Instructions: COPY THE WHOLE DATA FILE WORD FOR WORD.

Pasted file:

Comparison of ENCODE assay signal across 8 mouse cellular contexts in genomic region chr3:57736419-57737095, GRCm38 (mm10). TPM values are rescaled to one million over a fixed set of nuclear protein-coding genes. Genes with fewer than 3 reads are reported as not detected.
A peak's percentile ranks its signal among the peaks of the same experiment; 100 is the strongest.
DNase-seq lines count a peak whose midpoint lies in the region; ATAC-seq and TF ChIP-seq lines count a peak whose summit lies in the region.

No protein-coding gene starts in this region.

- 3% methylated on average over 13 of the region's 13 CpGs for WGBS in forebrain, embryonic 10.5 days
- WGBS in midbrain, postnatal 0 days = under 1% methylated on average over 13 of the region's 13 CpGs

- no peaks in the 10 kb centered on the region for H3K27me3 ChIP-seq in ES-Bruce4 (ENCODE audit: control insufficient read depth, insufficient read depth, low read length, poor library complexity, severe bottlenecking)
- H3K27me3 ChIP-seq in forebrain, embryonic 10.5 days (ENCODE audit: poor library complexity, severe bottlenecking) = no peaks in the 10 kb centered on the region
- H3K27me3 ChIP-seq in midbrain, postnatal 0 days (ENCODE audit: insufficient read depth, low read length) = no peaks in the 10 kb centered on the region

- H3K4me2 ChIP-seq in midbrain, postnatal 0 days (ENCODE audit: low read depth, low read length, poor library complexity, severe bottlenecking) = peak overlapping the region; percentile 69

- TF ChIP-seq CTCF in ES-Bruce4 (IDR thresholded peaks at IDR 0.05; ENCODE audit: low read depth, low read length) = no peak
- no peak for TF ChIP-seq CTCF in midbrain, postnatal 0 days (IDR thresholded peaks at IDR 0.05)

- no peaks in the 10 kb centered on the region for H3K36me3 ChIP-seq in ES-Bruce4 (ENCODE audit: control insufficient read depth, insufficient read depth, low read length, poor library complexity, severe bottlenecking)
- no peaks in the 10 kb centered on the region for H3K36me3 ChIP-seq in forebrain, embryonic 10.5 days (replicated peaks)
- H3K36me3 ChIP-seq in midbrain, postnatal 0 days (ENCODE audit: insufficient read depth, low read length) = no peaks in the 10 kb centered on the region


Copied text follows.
Comparison of ENCODE assay signal across 8 mouse cellular contexts in genomic region chr3:57736419-57737095, GRCm38 (mm10). TPM values are rescaled to one million over a fixed set of nuclear protein-coding genes. Genes with fewer than 3 reads are reported as not detected.
A peak's percentile ranks its signal among the peaks of the same experiment; 100 is the strongest.
DNase-seq lines count a peak whose midpoint lies in the region; ATAC-seq and TF ChIP-seq lines count a peak whose summit lies in the region.

No protein-coding gene starts in this region.

- 3% methylated on average over 13 of the region's 13 CpGs for WGBS in forebrain, embryonic 10.5 days
- WGBS in midbrain, postnatal 0 days = under 1% methylated on average over 13 of the region's 13 CpGs

- no peaks in the 10 kb centered on the region for H3K27me3 ChIP-seq in ES-Bruce4 (ENCODE audit: control insufficient read depth, insufficient read depth, low read length, poor library complexity, severe bottlenecking)
- H3K27me3 ChIP-seq in forebrain, embryonic 10.5 days (ENCODE audit: poor library complexity, severe bottlenecking) = no peaks in the 10 kb centered on the region
- H3K27me3 ChIP-seq in midbrain, postnatal 0 days (ENCODE audit: insufficient read depth, low read length) = no peaks in the 10 kb centered on the region

- H3K4me2 ChIP-seq in midbrain, postnatal 0 days (ENCODE audit: low read depth, low read length, poor library complexity, severe bottlenecking) = peak overlapping the region; percentile 69

- TF ChIP-seq CTCF in ES-Bruce4 (IDR thresholded peaks at IDR 0.05; ENCODE audit: low read depth, low read length) = no peak
- no peak for TF ChIP-seq CTCF in midbrain, postnatal 0 days (IDR thresholded peaks at IDR 0.05)

- no peaks in the 10 kb centered on the region for H3K36me3 ChIP-seq in ES-Bruce4 (ENCODE audit: control insufficient read depth, insufficient read depth, low read length, poor library complexity, severe bottlenecking)
- no peaks in the 10 kb centered on the region for H3K36me3 ChIP-seq in forebrain, embryonic 10.5 days (replicated peaks)
- H3K36me3 ChIP-seq in midbrain, postnatal 0 days (ENCODE audit: insufficient read depth, low read length) = no peaks in the 10 kb centered on the region